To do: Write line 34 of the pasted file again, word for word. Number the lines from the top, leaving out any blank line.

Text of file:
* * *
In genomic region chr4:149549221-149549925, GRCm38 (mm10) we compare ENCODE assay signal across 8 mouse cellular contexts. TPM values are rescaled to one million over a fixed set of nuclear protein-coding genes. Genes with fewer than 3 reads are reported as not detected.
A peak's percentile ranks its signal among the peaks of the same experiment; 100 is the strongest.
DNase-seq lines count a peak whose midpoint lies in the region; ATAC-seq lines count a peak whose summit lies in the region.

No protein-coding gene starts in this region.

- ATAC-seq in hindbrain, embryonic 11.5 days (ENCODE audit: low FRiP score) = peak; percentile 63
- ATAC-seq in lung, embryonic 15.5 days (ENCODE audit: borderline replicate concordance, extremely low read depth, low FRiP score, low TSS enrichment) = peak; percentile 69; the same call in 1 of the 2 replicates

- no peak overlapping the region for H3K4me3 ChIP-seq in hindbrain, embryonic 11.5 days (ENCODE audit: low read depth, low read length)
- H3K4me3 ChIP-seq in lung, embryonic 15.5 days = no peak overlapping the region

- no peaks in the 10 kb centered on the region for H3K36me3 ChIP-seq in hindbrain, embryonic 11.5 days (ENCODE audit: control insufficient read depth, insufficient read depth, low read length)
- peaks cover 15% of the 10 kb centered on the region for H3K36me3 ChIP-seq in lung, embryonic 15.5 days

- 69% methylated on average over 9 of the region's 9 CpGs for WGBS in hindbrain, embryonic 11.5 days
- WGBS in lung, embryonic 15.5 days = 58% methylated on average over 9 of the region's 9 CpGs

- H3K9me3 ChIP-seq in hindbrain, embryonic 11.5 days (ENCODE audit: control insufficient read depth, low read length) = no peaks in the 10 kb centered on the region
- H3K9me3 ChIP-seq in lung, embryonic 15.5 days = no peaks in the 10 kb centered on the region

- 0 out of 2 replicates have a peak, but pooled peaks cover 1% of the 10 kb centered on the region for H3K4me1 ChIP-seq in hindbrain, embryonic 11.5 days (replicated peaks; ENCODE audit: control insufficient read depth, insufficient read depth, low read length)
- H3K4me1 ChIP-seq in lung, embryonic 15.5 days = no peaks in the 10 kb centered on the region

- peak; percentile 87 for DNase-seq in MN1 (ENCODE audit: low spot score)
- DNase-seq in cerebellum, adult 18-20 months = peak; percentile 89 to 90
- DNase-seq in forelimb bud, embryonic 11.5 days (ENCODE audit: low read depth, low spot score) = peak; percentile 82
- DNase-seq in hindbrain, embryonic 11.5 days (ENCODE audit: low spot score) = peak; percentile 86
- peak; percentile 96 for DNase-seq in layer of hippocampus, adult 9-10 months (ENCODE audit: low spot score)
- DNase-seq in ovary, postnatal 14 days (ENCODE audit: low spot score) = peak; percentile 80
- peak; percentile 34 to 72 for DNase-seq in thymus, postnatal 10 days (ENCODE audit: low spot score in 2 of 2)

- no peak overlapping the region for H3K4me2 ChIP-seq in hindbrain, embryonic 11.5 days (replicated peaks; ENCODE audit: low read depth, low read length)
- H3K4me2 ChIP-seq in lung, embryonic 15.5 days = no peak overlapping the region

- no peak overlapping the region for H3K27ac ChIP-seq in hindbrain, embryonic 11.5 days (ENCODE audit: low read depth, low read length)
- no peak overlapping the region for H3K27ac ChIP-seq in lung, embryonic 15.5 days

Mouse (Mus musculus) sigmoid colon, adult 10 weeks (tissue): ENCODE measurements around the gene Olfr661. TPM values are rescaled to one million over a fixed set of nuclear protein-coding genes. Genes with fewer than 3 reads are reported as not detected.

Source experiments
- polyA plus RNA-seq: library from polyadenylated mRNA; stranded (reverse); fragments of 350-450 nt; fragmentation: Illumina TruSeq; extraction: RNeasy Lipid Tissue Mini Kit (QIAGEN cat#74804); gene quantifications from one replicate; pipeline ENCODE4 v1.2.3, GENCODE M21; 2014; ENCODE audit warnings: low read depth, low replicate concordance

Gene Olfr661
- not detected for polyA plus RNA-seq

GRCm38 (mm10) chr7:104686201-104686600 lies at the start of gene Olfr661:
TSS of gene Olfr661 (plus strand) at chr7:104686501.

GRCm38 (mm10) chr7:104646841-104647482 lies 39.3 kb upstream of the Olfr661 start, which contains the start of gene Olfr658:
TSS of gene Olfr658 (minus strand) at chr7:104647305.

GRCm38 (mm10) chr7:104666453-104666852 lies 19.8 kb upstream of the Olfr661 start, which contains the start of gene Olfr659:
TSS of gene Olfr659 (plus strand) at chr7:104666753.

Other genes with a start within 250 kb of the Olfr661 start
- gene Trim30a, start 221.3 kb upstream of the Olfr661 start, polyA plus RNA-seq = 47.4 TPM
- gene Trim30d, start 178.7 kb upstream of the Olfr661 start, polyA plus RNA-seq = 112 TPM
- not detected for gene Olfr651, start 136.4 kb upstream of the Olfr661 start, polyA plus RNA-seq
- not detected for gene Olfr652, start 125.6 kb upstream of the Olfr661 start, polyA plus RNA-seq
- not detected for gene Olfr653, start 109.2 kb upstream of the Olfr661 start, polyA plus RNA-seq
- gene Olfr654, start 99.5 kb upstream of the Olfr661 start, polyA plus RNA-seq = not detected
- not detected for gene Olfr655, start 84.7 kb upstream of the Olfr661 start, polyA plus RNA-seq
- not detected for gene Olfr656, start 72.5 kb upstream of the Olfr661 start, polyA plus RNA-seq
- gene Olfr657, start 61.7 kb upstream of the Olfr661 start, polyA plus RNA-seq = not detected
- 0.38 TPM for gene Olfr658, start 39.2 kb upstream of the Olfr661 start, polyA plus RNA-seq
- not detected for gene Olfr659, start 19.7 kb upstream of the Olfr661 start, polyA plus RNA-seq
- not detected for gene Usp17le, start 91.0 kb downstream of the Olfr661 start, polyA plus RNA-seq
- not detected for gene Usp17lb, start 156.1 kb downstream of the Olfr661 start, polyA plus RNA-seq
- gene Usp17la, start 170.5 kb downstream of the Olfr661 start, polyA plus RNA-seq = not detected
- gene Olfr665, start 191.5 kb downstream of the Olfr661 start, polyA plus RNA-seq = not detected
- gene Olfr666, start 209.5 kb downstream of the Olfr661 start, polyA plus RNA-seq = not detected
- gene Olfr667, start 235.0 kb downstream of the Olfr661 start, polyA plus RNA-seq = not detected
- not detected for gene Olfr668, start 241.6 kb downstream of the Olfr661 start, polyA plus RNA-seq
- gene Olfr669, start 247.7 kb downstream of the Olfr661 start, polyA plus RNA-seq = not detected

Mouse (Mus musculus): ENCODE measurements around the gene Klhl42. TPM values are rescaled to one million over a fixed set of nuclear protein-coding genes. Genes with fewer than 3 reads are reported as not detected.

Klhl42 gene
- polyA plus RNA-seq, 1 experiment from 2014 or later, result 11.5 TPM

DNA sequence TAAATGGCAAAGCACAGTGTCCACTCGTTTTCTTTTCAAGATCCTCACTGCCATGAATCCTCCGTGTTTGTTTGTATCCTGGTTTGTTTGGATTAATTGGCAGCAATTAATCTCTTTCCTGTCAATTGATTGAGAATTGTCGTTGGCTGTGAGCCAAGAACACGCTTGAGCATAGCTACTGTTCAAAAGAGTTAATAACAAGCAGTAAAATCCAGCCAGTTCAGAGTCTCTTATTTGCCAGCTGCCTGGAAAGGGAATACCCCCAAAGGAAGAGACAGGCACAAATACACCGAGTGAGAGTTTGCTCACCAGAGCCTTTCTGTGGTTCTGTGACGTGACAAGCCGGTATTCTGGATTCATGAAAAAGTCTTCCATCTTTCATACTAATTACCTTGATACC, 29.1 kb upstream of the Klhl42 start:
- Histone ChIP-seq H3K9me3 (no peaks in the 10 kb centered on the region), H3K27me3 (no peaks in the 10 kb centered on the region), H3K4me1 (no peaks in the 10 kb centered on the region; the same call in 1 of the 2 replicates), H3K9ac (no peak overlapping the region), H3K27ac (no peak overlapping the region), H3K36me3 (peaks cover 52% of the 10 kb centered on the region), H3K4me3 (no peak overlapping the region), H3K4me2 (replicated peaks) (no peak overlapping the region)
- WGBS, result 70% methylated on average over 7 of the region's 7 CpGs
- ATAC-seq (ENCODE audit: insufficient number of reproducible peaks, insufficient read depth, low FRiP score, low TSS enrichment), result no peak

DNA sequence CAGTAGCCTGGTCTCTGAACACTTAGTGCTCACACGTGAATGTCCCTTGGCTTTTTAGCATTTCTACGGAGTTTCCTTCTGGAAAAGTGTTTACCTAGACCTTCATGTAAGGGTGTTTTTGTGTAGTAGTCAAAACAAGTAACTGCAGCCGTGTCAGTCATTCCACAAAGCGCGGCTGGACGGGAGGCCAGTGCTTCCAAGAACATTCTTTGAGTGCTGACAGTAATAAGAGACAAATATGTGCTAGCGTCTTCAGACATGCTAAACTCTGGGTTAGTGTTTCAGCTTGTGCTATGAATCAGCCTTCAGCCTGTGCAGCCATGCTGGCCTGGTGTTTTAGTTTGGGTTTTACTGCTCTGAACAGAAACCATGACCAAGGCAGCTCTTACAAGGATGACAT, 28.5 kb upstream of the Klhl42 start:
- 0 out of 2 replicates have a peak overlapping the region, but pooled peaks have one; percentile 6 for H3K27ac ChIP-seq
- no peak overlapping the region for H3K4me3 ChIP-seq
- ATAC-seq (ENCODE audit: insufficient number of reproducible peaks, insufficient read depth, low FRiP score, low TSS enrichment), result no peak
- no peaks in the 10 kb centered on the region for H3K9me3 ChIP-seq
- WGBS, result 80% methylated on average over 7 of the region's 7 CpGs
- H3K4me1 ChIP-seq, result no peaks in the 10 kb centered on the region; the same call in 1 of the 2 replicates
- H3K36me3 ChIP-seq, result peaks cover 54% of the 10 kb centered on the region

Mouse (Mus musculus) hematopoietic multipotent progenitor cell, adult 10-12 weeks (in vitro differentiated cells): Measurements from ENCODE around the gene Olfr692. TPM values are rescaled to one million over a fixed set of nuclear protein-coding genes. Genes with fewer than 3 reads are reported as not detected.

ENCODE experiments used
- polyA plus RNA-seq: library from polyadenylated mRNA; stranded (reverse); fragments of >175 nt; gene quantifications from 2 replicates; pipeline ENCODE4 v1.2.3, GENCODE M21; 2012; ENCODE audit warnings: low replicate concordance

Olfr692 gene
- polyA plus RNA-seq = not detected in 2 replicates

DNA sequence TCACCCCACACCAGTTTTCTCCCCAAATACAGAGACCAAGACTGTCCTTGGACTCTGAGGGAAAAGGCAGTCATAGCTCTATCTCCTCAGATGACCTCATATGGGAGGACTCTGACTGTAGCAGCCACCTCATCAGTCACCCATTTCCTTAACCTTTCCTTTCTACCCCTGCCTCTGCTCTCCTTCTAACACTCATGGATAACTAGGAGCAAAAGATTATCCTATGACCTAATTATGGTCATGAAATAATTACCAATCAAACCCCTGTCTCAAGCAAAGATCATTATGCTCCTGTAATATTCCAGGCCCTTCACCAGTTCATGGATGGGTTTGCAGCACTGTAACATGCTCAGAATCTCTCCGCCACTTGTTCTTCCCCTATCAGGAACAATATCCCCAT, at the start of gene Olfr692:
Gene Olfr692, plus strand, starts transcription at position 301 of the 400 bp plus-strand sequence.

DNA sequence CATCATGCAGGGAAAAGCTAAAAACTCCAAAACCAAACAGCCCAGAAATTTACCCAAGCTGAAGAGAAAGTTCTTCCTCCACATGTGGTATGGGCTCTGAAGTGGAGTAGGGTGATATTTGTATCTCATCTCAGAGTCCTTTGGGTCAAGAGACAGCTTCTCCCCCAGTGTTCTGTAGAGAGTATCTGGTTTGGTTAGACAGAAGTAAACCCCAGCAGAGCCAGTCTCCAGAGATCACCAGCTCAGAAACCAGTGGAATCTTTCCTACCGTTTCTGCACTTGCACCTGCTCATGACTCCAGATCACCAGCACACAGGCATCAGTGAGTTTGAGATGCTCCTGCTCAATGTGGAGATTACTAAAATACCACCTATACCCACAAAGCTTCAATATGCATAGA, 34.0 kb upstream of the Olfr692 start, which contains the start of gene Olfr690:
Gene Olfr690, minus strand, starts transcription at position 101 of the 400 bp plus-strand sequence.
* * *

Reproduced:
TSS of gene Olfr661 (plus strand) at chr7:104686501.